Wisconsin has an open records law that gives citizens the right to inspect public records, unless specific statutory provisions dictate otherwise. In general, this legislation directs all public authorities to identify some staff person as the legal guardian of the records produced by the authority.
In addition, this legislation directs that each authority shall display a notice informing the public of the procedures by which access to public documents can be attained. An authority is allowed to charge for the access to, and/or reproduction of, public documents. If any authority refuses to disclose or delays granting access to records which are eligible for public viewing, persons requesting access to such records can have recourse to legal remedies.
For more information on the specific provisions of the open records law, see Chapter 19.31-19.39 of the Wisconsin Statutes:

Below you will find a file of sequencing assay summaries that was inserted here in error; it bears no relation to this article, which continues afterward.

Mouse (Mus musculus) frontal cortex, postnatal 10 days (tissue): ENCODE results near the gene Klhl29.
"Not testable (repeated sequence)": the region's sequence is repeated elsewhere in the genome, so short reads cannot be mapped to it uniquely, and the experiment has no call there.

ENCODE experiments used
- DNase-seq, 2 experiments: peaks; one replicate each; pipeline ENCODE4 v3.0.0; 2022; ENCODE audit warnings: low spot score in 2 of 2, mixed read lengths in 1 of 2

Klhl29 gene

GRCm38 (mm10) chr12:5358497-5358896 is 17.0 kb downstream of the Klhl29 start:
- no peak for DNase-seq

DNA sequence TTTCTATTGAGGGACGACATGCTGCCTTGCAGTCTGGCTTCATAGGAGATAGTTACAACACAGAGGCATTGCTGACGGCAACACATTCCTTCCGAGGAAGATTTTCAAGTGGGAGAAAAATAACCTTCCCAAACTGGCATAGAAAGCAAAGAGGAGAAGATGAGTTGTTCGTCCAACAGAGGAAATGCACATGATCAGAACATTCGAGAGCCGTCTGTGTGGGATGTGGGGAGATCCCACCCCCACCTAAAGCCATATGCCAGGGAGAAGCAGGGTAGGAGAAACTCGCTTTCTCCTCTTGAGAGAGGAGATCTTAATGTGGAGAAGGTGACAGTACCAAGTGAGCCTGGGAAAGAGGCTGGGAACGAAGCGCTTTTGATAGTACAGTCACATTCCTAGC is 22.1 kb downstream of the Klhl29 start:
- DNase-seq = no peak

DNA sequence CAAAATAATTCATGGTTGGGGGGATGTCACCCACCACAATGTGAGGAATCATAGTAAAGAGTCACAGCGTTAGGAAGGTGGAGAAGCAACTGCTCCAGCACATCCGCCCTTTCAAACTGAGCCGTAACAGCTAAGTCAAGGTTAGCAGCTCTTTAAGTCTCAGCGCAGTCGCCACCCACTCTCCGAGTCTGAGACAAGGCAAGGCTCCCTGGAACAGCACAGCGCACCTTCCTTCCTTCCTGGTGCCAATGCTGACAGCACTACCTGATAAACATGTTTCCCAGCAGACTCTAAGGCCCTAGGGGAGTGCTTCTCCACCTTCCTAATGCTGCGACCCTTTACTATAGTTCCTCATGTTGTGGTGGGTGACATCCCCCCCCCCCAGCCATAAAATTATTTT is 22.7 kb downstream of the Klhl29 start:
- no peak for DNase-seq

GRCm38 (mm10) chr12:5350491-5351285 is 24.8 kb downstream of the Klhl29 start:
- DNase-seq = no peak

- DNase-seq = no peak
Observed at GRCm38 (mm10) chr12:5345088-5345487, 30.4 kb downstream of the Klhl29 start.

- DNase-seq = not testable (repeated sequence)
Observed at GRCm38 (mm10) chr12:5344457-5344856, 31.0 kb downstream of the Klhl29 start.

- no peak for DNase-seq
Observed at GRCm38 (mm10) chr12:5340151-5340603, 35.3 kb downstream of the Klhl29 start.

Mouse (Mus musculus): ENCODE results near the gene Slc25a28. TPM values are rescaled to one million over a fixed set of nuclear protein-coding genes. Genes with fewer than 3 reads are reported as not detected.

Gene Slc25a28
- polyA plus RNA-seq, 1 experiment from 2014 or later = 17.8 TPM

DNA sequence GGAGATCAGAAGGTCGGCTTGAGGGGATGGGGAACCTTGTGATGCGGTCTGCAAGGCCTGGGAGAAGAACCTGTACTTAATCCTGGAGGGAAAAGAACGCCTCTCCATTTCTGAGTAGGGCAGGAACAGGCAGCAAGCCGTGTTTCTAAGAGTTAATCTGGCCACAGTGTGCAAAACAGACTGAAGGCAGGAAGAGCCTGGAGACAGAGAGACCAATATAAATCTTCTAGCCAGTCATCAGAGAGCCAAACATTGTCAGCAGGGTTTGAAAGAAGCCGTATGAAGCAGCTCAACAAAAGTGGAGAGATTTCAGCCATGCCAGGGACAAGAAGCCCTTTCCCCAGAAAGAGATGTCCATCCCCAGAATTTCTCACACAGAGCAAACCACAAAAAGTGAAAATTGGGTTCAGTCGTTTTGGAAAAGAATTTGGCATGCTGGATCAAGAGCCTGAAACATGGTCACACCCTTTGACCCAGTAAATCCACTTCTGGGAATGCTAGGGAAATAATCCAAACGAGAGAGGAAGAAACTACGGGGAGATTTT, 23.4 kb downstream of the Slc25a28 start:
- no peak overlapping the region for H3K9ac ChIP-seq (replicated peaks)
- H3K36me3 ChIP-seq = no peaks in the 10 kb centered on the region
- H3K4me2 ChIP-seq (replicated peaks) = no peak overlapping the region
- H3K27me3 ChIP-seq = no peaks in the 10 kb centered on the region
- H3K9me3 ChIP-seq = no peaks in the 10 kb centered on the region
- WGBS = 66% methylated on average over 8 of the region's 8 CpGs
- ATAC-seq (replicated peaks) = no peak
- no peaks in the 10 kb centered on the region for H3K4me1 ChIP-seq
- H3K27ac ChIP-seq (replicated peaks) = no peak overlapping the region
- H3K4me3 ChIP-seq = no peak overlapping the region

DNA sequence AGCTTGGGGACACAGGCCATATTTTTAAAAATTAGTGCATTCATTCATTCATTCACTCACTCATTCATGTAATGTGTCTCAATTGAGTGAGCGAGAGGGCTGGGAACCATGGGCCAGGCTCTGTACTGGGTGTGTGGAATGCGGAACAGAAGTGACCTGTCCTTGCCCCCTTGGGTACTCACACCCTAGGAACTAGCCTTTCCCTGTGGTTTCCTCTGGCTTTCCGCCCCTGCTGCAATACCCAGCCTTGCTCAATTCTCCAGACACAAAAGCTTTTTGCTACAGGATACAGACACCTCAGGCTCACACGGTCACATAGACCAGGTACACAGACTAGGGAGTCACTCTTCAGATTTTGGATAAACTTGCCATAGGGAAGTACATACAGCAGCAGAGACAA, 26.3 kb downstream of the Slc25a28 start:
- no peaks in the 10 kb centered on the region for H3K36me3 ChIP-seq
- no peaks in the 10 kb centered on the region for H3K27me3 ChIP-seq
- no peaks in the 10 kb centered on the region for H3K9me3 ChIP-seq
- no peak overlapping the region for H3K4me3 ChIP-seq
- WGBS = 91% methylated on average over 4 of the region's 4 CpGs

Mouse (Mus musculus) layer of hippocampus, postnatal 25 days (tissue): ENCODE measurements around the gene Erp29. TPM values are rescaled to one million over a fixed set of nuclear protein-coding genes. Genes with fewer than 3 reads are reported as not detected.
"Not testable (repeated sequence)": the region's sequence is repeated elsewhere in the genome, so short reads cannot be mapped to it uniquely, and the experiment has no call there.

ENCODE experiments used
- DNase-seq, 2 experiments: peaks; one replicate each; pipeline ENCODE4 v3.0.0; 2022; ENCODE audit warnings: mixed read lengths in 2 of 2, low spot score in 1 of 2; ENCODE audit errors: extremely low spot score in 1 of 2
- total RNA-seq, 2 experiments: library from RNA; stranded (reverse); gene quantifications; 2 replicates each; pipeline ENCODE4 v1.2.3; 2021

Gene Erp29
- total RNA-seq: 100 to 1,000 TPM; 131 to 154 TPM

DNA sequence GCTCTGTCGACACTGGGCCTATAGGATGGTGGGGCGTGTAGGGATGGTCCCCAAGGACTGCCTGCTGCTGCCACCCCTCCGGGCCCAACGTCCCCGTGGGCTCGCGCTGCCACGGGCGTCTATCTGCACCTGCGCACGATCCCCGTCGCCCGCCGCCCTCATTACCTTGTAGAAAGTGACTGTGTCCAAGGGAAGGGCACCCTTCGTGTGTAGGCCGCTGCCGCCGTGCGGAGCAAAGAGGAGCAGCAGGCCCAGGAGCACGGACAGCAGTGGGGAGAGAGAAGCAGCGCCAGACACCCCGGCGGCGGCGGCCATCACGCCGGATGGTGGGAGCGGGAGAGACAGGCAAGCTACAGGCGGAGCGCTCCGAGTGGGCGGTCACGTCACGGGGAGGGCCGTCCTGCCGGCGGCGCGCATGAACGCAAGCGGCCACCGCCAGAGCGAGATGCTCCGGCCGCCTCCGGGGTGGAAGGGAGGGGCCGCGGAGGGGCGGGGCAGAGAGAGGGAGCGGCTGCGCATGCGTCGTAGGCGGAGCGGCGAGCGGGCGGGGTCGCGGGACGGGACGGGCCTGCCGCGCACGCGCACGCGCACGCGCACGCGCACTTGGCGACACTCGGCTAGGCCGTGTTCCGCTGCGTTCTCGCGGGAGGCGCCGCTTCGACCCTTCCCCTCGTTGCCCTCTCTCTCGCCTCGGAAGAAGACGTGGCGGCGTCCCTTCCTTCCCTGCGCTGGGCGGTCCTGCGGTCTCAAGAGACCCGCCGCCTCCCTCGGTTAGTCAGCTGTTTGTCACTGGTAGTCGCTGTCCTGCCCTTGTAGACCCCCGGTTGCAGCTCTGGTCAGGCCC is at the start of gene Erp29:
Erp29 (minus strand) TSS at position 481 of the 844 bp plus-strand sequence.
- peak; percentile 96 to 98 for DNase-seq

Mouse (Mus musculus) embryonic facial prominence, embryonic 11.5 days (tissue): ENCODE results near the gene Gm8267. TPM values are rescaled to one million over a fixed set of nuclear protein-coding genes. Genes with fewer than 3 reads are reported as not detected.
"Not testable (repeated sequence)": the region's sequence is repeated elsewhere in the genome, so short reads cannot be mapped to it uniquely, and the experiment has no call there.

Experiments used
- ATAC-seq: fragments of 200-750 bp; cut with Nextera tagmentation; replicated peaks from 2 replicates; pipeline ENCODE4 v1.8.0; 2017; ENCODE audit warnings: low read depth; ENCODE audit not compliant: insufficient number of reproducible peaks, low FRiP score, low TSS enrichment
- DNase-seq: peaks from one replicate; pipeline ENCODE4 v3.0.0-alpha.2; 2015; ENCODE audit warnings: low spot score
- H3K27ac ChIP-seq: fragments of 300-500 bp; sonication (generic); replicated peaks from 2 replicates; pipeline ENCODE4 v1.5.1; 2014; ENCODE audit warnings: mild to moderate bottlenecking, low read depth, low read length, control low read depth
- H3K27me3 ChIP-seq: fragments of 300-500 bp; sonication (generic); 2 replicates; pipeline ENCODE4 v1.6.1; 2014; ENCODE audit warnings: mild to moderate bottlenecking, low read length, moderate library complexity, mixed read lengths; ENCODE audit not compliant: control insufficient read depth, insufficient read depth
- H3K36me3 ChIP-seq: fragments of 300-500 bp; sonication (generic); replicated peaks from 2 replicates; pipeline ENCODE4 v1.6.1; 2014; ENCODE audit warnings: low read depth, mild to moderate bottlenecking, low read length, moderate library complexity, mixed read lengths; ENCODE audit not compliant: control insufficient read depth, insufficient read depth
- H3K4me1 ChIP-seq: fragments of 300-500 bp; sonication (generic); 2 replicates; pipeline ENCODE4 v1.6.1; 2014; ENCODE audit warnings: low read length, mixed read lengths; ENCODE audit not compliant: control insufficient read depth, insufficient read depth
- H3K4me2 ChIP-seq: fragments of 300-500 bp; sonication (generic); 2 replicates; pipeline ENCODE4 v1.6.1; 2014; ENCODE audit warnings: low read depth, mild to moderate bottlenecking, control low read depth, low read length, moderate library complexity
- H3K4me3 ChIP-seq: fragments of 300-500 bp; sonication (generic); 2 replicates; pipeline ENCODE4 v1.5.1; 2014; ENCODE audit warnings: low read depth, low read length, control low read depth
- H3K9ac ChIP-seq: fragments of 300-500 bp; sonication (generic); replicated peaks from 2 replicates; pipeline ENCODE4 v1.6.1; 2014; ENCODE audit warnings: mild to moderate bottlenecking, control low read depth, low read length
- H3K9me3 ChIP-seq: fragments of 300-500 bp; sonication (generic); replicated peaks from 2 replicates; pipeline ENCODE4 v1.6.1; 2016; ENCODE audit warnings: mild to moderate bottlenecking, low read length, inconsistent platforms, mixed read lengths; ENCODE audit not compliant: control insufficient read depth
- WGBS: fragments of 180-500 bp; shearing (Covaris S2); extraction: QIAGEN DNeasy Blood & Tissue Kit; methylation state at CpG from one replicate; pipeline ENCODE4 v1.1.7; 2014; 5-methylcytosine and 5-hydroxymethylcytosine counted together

- 19.31 Declaration of Open Records Policy
- 19.32 Definitions
- 19.33 Legal Custodians
- 19.34 Procedural Information
- 19.35 Access to records, fees
- 19.36 Limitations on access and withholding
- 19.365 Rights of data subject to challenge, authority corrections
- 19.37 Enforcement and Penalties
- 19.39 Interpretation by Attorney General
Along with the State’s Open Records Law, Federal Rules of Evidence also help determine the admissibility of public records in court. For more information about open records requests, visit the Office of Legal Affairs webpage on Public Records Law.